The leaders of the Moderate, Centre, Christian Democrat, and Liberal Parties said at a press conference held on Wednesday morning that they would ask the speaker of parliament to recall MPs from their summer break to hold the vote.
"Several ministers have failed to properly manage the areas for which they are responsible," Centre leader Annie Lööf told news agency TT. "They should see the consequences here and now."
The no-confidence motion will be launched against Infrastructure Minister Anna Johansson, Defence Minister Peter Hultqvist, and Interior Minister Anders Ygeman.
The move brings to a head an IT scandal which has been brewing in Sweden throughout the summer.
The scandal started when the former Director General of the Transport Agency ignored Sweden's security laws when she contracted out management of a set of databases to the international IT company IBM, even though Sweden's security services Säpo advised her not to do so.
According to Säpo, this meant that people based overseas who had not received the proper security clearance were given access to classified information including millions of Swedish driver's license photos and details about Sweden's roads, bridges, and metro systems.
At the press conference, Moderate leader Anna Kinberg Batra said that the vote would mean MPs called back to an emergency session of parliament.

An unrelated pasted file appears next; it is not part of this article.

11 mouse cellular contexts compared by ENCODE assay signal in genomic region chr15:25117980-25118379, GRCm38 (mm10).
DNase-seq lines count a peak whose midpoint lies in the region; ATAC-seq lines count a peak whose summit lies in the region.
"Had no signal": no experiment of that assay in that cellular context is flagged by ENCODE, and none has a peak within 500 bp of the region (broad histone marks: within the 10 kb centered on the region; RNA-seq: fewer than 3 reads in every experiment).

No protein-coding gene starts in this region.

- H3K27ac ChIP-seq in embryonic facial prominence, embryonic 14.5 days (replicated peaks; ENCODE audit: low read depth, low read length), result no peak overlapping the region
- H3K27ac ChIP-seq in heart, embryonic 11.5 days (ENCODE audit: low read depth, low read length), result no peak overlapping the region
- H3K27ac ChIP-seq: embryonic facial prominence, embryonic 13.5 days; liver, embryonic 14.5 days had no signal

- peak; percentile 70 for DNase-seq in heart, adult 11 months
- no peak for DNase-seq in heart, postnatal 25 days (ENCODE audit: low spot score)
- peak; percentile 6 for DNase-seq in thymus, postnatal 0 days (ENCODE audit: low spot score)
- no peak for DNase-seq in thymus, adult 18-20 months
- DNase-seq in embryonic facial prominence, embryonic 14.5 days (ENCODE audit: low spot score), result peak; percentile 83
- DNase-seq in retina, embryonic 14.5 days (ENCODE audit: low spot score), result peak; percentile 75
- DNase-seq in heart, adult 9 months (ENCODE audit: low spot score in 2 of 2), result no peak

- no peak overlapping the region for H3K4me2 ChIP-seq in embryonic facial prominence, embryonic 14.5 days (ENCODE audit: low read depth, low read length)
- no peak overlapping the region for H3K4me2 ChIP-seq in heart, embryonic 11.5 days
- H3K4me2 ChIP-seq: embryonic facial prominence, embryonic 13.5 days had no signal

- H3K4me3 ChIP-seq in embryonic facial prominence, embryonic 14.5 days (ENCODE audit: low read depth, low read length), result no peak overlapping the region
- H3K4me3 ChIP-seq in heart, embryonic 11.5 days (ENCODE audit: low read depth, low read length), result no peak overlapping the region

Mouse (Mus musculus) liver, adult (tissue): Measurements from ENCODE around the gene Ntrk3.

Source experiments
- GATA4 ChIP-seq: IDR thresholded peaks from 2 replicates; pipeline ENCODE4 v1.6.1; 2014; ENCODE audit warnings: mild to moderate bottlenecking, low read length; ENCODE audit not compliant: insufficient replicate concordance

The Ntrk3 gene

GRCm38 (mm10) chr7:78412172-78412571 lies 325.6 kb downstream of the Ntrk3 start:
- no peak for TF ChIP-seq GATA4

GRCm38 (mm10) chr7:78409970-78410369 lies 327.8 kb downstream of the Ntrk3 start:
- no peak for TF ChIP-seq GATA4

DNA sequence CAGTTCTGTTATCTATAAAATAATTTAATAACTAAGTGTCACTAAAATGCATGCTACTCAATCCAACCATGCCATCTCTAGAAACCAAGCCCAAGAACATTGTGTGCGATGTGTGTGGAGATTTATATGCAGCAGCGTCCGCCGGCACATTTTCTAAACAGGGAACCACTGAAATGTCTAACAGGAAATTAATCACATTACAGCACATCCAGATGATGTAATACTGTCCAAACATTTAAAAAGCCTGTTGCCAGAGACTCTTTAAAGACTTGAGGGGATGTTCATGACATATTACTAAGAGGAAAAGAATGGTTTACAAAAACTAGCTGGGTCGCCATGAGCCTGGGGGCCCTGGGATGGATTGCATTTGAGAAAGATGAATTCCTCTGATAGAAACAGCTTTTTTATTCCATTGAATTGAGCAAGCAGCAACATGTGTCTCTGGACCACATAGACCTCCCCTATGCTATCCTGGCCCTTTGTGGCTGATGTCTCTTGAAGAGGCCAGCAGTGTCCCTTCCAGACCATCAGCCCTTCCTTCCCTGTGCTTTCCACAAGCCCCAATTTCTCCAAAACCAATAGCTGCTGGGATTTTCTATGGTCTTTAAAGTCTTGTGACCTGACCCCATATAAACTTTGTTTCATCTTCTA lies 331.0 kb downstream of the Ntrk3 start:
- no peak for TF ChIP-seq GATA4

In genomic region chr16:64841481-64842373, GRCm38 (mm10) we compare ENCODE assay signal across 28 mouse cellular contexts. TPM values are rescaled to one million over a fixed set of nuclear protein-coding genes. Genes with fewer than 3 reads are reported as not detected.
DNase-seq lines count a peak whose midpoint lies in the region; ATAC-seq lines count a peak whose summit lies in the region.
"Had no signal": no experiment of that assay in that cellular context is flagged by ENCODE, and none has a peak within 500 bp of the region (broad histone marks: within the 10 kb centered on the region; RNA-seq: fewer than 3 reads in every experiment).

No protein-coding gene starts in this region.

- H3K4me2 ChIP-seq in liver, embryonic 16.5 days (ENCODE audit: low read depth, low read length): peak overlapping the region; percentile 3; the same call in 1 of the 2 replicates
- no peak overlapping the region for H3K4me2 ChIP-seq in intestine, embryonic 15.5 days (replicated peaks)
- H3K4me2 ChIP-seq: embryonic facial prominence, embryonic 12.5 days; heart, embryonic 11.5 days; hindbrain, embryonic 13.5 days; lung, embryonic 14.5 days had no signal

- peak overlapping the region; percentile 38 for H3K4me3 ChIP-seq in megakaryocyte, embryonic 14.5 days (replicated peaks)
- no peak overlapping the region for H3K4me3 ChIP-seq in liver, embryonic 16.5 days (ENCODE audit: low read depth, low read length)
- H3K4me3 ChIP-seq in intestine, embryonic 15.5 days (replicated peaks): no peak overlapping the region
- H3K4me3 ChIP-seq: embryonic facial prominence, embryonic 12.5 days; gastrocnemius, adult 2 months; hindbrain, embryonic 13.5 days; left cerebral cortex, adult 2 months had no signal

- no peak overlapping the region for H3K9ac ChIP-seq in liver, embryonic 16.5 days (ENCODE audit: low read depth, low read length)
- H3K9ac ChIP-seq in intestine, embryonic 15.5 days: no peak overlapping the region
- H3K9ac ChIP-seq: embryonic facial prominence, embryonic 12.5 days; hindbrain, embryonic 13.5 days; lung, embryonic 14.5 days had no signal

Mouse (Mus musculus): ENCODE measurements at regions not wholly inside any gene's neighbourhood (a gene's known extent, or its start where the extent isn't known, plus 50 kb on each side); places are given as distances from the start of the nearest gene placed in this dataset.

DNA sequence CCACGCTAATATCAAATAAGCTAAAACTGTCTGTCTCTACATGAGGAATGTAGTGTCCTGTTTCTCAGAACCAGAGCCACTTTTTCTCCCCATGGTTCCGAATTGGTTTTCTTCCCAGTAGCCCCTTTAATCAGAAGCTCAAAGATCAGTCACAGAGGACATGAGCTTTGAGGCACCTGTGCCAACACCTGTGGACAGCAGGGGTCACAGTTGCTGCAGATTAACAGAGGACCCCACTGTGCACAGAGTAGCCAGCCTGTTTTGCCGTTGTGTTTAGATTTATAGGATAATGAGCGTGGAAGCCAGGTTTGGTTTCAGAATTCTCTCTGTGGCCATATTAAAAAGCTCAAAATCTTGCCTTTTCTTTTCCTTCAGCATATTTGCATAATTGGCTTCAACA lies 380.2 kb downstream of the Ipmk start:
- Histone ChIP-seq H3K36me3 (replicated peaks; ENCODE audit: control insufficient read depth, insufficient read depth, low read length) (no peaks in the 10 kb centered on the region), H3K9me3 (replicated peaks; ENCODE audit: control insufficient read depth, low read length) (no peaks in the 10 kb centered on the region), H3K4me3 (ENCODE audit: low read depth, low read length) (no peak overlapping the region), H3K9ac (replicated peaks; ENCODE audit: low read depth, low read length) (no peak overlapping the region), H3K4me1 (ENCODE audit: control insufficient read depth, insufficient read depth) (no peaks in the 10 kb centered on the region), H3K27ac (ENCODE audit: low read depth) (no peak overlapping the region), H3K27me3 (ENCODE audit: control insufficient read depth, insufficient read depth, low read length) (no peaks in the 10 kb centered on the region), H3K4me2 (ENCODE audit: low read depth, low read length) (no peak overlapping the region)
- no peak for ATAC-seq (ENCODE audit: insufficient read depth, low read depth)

"The next thing to happen is that we are going to request that the speaker call in the chamber to execute our motion of no confidence against these three," she said.
To launch a motion of no confidence against a minister in Sweden, the proposal must be backed by at least 35 MPs. For the motion to succeed, it needs the backing of at least 175 of the 349 MPs in parliament. Given the Alliance bloc has just 140 MPs, it will need the votes of most of the 47 MPs representing the anti-immigration Sweden Democrats to pass.
Annie Lööf said she felt it was appropriate to target Minister Johansson, even though she has maintained that she was never informed of the scandal.
"Anna Johansson is responsible for the Transport Agency. Despite this she has had no control over the way they run their affairs, where they have actively broken the law and exposed Sweden and Swedish people to security risks," she said at the press conference. "We, in the Alliance, think that this type of failure to take responsibility provides a strong case for no-confidence."
The no-confidence motion follows a meeting yesterday evening between Prime Minister Stefan Löfven and the leaders of all seven other parliamentary parties.